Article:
This article is about the Guyana rare stamp, also known as the British Guiana 1c magenta.
The rarest stamp in the world is from Guyana. It is worth an estimated $8.3 million and more valuable than 24-karat gold. It has been accordingly dubbed the “Mona Lisa of the stamp world.”
In 1856, a British ship delivered 5,000 stamps to British Guiana, which was expecting a shipment of 50,000 stamps.
Postmaster Dalton authorized the newspaper, the Royal Gazette, to print a small amount of stamps to make up for the shortcoming. He ordered that each stamp be signed by a clerk to prevent forgery.
The octagonal stamp features three sailing ships and the motto “Damus Petimus Que Vicissim'' which translates to “we give and expect in return.” It was also printed on magenta paper.
This stamp is postmarked April 4, 1856.
The last of the stamps printed by the Royal Gazette was presumed to be used to deliver a newspaper near the time of printing. The stamps were never seen again.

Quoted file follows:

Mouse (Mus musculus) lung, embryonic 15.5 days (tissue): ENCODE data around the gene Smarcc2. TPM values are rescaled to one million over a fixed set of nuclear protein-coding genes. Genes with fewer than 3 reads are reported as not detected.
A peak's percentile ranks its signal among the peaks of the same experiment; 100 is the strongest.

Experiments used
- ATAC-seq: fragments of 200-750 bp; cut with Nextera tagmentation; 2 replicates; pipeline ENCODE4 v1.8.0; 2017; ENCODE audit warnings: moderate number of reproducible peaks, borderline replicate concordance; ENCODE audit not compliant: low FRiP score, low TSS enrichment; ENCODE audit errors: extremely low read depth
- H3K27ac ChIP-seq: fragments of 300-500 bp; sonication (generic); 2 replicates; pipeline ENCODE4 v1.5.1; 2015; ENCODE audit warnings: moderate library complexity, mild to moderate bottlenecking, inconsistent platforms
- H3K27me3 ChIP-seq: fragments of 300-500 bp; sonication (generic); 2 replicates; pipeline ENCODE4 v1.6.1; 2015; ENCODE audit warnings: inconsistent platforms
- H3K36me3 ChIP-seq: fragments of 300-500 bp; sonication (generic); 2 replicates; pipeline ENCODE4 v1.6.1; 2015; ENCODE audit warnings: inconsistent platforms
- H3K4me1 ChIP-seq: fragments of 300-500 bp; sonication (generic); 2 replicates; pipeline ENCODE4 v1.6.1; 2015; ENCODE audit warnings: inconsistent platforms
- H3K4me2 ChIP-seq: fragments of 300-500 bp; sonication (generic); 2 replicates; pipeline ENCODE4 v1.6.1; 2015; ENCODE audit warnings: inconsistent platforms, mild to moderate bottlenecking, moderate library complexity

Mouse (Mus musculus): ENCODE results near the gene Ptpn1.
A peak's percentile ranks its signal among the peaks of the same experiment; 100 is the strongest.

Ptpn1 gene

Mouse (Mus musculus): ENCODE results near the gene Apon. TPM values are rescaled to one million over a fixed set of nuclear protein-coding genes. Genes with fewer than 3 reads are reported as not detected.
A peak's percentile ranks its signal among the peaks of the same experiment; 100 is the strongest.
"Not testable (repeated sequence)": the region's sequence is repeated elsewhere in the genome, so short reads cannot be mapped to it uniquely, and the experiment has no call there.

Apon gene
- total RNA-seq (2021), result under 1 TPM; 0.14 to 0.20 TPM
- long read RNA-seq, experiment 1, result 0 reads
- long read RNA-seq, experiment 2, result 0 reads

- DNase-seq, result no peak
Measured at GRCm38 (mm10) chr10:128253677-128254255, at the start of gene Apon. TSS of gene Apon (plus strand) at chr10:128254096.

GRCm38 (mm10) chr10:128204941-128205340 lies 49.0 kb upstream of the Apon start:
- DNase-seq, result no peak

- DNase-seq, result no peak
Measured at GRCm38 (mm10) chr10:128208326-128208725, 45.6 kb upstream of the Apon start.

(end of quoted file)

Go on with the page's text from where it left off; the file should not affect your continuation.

That is, until 1873, when a Scottish school-boy found the stamp on a newspaper in his uncle’s collection. He sold it to a local collector for six shillings.
The stamp has had 12 owners, including the French government. It is currently owned by Stanley Gibbons (a rare stamp dealer).
The stamp is stored in a zero-oxygen frame.
By Melissa D. Goolsarran Ramnauth, Esq. | This content is copyright of West Indian Diplomacy, LLC and may not be reproduced without permission.
She runs West Indian Diplomacy, a Caribbean blog aimed at promoting West Indian history and business in the global marketplace. Melissa has been an attorney for over 10 years. She currently focuses on trademark registration, trademark searches, and office actions. She also has extensive legal experience in the areas of trademarks, copyrights, contracts, and business formations. She owns her own Trademark Law Firm that is virtually based out of Fort Lauderdale.
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